Surgeons perform the first successful robotic liver transplant in the U.S.

This extends to liver transplants the advantages of minimally invasive robotic surgery.

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In recent years, the emergence of innovative technologies made further advances in minimal access surgery possible. Advancements in machine learning, artificial intelligence, and imaging technologies will likely lead to even more precise and effective robotic surgery systems. It offers great potential for improving patient outcomes and enhancing the capabilities of surgeons.

In an exciting step forward in medical surgery advances, a surgical team from Washington University School of Medicine in St. Louis has successfully performed the first robotic liver transplant in the U.S. in May at Barnes-Jewish Hospital. The successful transplant extends to liver transplants and the advantages of minimally invasive robotic surgery.

The patient was a man in his 60s who required a critical transplant due to liver cancer and cirrhosis caused by the hepatitis C virus. According to the team, he is now doing well and has resumed normal daily activities. The patient was not only walking easily one month after surgery but was also looking to resume golfing and swimming. Typically, it would take at least six weeks for the patients to walk without discomfort.

“The transplant was a success: The operation went smoothly, the new liver started working right away, and the patient recovered without any surgical complications,” said transplant surgeon Adeel Khan, MD, the leader of the team that conducted the trailblazing surgery.

Washington University and Barnes-Jewish Hospital have been focused heavily on developing this cutting-edge technology as part of a concerted effort to advance minimally invasive surgeries and improve patient outcomes. Formed five years ago, the robotic transplant team has performed more than 30 robotic kidney transplants so far, all with good outcomes.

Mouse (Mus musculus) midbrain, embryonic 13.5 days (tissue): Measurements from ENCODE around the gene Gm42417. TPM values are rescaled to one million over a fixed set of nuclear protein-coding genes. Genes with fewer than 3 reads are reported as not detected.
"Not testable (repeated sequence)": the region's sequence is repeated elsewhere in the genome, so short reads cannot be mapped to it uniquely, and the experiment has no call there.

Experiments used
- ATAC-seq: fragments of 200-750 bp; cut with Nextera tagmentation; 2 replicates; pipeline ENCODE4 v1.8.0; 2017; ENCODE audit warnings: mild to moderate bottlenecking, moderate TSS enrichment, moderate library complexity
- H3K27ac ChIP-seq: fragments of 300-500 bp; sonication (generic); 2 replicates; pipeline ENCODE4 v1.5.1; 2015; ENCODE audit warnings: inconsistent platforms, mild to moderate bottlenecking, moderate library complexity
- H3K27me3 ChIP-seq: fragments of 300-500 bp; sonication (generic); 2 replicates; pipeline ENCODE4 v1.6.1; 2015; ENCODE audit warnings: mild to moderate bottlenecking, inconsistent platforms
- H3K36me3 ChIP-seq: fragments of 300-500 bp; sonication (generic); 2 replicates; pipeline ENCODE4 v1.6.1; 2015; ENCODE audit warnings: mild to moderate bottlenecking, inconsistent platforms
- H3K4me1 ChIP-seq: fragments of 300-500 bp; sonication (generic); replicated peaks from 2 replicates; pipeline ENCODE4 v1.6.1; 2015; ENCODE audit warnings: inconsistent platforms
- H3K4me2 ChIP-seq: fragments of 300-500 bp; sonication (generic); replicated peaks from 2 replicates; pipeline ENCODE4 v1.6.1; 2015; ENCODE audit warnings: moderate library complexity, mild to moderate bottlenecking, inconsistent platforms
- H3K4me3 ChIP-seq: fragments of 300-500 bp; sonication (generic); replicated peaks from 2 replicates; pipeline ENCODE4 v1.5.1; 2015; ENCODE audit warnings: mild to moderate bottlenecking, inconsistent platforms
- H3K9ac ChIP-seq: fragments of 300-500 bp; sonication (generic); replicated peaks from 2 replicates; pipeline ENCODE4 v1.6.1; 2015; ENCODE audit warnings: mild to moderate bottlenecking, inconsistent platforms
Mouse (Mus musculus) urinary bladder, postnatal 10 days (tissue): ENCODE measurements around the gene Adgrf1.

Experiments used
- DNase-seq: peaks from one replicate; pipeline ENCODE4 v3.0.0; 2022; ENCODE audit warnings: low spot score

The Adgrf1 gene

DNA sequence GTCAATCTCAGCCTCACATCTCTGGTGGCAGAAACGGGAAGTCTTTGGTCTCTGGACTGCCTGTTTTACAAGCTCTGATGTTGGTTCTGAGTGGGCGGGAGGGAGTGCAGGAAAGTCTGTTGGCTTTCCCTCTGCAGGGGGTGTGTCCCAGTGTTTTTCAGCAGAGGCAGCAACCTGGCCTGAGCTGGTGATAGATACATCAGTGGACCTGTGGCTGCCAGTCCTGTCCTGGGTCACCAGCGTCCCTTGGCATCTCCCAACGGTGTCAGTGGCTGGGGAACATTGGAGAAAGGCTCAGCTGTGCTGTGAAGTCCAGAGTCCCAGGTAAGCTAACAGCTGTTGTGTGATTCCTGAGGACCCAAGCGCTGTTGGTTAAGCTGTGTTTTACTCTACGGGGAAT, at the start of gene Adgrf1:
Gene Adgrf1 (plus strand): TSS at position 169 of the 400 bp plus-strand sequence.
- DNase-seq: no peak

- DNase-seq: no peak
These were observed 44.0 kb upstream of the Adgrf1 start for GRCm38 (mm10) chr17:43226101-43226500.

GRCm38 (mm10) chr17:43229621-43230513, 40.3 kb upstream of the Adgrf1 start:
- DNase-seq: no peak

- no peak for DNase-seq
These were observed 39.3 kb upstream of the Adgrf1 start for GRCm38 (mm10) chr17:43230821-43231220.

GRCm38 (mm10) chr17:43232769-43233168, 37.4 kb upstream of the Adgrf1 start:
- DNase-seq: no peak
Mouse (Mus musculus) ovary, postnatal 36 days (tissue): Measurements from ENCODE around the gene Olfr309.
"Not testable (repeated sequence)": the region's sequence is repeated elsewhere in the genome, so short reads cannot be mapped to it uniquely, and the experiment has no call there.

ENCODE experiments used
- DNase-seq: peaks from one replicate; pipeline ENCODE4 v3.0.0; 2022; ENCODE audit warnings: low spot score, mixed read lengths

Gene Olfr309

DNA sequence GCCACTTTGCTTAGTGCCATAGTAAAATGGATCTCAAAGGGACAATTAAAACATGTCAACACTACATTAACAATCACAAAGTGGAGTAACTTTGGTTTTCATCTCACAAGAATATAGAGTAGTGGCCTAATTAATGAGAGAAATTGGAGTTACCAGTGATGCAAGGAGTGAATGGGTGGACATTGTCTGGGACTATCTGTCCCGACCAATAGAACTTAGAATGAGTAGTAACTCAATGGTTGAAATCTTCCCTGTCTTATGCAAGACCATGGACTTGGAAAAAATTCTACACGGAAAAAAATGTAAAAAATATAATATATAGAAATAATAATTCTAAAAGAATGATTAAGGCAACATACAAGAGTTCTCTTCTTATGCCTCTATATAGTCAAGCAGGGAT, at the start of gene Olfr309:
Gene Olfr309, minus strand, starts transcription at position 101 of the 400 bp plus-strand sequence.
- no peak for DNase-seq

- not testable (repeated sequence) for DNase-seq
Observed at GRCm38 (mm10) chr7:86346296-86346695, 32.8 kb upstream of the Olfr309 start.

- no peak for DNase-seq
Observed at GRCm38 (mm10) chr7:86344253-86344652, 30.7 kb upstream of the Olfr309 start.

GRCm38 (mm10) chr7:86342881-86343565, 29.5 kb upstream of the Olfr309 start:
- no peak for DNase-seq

They also perform living-donor kidney removal surgery and other robotic surgeries involving the liver, bile ducts, pancreas, and stomach. But this is their and the nation’s first liver transplant.

“Liver transplantation is the most difficult of the abdominal organs to consider for a minimally invasive approach – given the difficulty of removing a failing liver and successfully implanting the new organ,” said William Chapman, director of Washington University’s Division of General Surgery and chief of the transplant surgery section.

Traditionally, a surgeon would make a 3- to 4-inch vertical and 12- to 16-inch horizontal incision just below the rib cage to remove a patient’s diseased liver and place the healthy donated liver. During the surgery to remove them, diseased livers are prone to excessive bleeding. Also, attaching the new liver to the patient’s circulatory system requires delicately sewing several tiny blood vessels together. This is why it had been thought to be too difficult to perform in a less invasive manner.

Robotic surgeries are a kind of minimally invasive surgery. During this successful robotic liver transplant, the surgeons operated through several half-inch keyhole incisions and made a single 6-inch vertical incision between the abdominal muscles to remove the diseased organ and place the new liver.

The eight-hour-long surgery was performed by advanced machinery, while the head surgeon controlled the robot’s movements from a screen nearby with joystick-like controllers. The large monitor displayed a magnified, 3D view of the surgical site, allowing for more precise and intricate surgery than traditional techniques.

Surgeons believe future robotic liver transplants likely will be completed faster as the team gains experience and gets more used to the subtleties of the new surgical technique.

“Further experience with this technique will be needed to establish the extent of the benefits of performing liver transplant as a minimally invasive approach,” Chapman said.

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